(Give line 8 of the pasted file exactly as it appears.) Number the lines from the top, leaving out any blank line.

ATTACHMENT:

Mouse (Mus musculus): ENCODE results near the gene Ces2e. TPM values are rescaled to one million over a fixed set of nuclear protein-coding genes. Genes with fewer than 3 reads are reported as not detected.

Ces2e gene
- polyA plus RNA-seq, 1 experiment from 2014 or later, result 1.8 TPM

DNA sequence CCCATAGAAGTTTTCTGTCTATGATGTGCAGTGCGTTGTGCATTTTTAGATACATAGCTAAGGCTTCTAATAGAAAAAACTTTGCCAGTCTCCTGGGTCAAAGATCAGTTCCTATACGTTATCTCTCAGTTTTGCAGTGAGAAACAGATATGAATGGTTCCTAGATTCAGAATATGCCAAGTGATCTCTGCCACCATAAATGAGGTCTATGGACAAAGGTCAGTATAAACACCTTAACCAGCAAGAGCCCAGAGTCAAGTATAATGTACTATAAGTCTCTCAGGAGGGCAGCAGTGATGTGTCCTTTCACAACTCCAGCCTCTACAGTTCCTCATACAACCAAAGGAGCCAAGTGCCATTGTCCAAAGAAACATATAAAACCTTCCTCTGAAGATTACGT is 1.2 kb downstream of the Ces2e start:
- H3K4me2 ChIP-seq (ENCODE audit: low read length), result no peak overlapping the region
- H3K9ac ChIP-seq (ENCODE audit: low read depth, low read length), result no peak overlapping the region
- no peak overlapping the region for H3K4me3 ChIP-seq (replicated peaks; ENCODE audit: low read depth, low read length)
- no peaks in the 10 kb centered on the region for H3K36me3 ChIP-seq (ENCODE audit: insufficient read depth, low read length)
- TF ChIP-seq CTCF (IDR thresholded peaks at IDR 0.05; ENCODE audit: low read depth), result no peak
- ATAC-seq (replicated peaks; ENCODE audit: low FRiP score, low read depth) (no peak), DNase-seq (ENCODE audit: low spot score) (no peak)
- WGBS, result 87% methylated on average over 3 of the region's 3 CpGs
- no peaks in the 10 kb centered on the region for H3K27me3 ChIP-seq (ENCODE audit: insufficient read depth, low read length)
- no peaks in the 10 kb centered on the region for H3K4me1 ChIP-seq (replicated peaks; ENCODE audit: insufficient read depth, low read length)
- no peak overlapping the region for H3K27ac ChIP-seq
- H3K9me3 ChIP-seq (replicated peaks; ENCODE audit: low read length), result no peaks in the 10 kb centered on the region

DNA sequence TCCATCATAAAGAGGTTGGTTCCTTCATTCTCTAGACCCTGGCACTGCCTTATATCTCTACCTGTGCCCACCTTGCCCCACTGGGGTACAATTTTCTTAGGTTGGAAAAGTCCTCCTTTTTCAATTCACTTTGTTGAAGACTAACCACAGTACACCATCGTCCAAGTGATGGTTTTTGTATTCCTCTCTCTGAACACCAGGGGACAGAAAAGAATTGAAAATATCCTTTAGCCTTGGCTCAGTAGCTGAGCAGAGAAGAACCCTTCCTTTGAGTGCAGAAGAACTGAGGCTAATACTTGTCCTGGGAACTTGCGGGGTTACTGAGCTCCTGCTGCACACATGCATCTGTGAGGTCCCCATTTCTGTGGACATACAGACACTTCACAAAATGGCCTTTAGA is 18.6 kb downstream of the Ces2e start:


- no peaks in the 10 kb centered on the region for H3K36me3 ChIP-seq (ENCODE audit: insufficient read depth, low read length)